Fewer Teens Choosing to Smoke Cigarettes

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Among middle school students, 4.3% reported e-cigarette use, while roughly 2% reported smoking traditional cigarettes or cigars or using smokeless tobacco.

Health officials have anxious about the booming popularity of vaping among children and the potential impact on future adult smoking rates.

The results from the recent 2016 National Youth Tobacco Survey show that compared to 2015, there were fewer users of tobacco products in 2016. The CDC survey shows 11.3 percent of high school students used a vaping device in 2016.

The number who used traditional cigarettes fell to 1.4 million from 1.6 million.

Current e-cigarette smokers were almost 18 times more likely than people who never tried the products to think the secondhand vapors posed no dangers to children, while former e-cigarette users were over seven times more likely to have this opinion, according to the report published in the CDC journal Preventing Chronic Disease. These findings from the 2016 National Youth Tobacco Survey appear in CDC's Morbidity and Mortality Weekly Report.

It's unclear why teen vaping fell, and it's too soon to know if the numbers will keep dropping.

One possibility may be a growing push to ban sale of e-cigarettes to minors, including a federal regulation that took effect in August.

In 2014, the FDA launched "The Real Cost" campaign, its first youth tobacco prevention campaign, which has helped prevent almost 350,000 kids from smoking cigarettes, and continues to enforce important youth access restrictions, according to Gottlieb.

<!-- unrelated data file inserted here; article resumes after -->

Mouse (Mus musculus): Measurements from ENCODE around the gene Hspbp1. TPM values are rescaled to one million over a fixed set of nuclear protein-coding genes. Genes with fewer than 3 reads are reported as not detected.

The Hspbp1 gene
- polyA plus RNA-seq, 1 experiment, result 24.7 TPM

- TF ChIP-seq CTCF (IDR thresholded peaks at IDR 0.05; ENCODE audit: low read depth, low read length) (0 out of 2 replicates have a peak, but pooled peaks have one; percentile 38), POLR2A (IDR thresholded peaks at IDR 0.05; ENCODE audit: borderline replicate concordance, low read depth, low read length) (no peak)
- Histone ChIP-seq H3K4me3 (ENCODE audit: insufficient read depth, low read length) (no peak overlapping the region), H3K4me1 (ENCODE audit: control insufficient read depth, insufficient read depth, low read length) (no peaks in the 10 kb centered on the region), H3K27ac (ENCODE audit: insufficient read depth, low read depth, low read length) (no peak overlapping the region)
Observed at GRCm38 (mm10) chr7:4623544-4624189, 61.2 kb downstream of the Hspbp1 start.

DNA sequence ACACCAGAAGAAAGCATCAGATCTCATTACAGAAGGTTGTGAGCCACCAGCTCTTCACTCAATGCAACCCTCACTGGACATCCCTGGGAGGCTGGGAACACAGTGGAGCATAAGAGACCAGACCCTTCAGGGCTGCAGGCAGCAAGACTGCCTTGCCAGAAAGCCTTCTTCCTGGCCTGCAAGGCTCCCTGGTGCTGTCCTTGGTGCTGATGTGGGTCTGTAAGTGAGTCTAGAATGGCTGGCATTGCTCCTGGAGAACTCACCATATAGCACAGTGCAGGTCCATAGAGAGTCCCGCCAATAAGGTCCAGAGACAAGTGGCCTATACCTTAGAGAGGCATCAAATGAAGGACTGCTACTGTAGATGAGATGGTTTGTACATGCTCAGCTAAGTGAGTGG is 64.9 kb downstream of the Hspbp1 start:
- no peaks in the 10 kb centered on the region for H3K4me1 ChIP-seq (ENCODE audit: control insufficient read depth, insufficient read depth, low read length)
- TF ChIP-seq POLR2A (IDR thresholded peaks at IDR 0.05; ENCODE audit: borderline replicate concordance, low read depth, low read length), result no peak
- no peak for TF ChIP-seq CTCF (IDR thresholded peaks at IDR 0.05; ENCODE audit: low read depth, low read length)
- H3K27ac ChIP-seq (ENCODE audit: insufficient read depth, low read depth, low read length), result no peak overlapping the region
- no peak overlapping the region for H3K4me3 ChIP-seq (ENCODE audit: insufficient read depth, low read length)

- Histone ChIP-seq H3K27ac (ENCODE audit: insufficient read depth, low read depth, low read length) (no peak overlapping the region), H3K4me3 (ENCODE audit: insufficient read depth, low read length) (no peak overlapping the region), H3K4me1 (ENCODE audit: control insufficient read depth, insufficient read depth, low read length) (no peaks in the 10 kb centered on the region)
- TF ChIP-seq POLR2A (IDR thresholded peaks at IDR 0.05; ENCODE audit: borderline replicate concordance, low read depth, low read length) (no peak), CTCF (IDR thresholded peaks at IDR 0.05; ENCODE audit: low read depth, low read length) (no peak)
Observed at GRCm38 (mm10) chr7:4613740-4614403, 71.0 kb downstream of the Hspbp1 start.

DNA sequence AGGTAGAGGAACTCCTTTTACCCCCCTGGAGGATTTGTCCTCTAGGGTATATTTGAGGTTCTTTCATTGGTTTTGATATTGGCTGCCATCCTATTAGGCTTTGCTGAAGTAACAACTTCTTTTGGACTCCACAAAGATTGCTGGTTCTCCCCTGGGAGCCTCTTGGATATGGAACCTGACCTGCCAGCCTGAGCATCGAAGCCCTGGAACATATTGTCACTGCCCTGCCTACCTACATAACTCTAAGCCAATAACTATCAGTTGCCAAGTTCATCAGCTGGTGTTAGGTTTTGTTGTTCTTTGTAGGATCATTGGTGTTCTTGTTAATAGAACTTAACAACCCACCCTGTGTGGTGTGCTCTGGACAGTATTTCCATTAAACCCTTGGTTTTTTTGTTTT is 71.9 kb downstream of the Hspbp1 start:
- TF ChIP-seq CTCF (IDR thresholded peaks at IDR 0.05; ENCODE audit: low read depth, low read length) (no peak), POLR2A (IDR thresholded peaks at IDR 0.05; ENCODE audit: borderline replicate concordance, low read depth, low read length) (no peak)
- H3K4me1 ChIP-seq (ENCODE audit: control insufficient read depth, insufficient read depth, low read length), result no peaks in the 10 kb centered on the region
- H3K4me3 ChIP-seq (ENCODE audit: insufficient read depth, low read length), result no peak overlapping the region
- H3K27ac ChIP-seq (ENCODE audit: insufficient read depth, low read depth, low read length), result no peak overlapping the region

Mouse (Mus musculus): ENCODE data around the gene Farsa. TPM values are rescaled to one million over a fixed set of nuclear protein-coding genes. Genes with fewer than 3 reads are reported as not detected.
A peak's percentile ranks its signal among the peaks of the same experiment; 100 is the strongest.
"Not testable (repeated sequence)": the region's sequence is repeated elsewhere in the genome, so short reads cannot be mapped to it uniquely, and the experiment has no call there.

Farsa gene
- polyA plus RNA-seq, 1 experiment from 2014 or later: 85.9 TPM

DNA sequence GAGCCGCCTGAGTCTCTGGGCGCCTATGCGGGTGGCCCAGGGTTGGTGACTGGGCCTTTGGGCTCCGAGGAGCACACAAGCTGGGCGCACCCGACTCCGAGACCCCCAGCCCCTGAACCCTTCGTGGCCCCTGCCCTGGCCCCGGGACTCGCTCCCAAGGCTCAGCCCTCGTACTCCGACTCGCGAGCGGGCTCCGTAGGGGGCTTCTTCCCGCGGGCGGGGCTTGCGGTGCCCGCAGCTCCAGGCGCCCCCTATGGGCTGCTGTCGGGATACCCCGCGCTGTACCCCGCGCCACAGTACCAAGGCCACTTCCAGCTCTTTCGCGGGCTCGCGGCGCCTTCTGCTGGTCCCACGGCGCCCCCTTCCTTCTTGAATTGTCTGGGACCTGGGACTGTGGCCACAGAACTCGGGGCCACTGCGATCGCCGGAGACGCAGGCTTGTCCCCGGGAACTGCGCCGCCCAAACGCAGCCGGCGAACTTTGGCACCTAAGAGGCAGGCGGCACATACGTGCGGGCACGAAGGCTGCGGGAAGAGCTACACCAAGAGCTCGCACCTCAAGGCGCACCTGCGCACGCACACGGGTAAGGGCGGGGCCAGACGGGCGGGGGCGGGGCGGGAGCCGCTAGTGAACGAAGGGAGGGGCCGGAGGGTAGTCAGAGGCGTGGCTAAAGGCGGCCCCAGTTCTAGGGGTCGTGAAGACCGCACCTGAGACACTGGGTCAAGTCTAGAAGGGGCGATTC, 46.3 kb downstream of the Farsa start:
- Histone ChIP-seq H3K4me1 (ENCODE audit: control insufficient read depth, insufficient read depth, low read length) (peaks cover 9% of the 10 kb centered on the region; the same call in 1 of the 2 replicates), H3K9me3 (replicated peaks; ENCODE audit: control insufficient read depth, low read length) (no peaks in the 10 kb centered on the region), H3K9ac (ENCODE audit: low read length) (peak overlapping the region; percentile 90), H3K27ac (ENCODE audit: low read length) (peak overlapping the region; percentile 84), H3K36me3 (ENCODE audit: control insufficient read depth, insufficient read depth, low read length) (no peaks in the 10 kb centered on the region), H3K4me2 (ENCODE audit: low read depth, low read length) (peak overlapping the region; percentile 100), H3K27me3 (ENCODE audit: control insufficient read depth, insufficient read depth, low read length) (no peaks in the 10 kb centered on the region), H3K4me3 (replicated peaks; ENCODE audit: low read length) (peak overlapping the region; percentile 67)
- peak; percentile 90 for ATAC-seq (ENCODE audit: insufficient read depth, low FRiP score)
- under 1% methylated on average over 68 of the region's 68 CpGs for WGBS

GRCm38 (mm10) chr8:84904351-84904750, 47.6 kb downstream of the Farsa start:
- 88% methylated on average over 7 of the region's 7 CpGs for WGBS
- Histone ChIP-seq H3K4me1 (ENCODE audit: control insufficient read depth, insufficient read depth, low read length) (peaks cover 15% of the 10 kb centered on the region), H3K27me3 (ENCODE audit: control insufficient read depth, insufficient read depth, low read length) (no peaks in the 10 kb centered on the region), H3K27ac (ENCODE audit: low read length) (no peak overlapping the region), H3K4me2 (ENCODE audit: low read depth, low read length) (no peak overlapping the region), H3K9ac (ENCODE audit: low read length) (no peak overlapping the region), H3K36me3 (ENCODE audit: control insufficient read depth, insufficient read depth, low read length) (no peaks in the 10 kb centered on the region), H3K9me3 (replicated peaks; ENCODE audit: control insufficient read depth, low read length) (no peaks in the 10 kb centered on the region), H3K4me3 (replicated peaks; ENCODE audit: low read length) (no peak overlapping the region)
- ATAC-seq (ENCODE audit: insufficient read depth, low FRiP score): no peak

The liquid used in e-cigarettes comes in fruit and candy flavors like cherry and peppermint.

E-cigarettes were the most commonly used tobacco product, King said. "However, the bad news is that we still have about 3.9 million USA youth who are using tobacco products".

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Among all high school students in 2016, the most commonly used products after e-cigarettes were: cigarettes (8.0 percent), cigars (7.7 percent), smokeless tobacco (5.8 percent), hookah (4.8 percent), pipe tobacco (1.4 percent), and bidis (0.5 percent).

E-cigarettes are devices that heat up a fluid that contains nicotine to produce a vapor that users inhale.

Research has found kids like to vape flavorings like strawberry and bubble gum, though often in nicotine-free versions. They're considered a less risky alternative to regular cigarettes.

"Young people who begin to smoke at an earlier age are more likely than those who start at older ages to develop long-term nicotine addiction", Arrazola said by email.

"We seen similar declines in the past and the tobacco industry always finds a way to hook youth with new products", he told MedPage Today.

The CDC study is based on a questionnaire filled out annually by about 20,000 students in grades 6 through 12. "However, the bad news is that we still have about 3.9 million United States youth who are using tobacco products".

In 2016, one in five high school students and one in 14 middle school students reported current use of a tobacco product on one or more days in the past 30 days.

According to a new report released yesterday (15th June 2017) by the US Centers for Disease Control and Prevention (CDC) the number of teenagers who use e-cigarettes and other tobacco products is on the decline for the first time in years.

A previous study conducted by the CDC also found that although the U.S. Surgeon General said that e-cigarette vapor might expose children to nicotine and harmful chemicals, one in three adults are not sure if the devices are unsafe to use around children.

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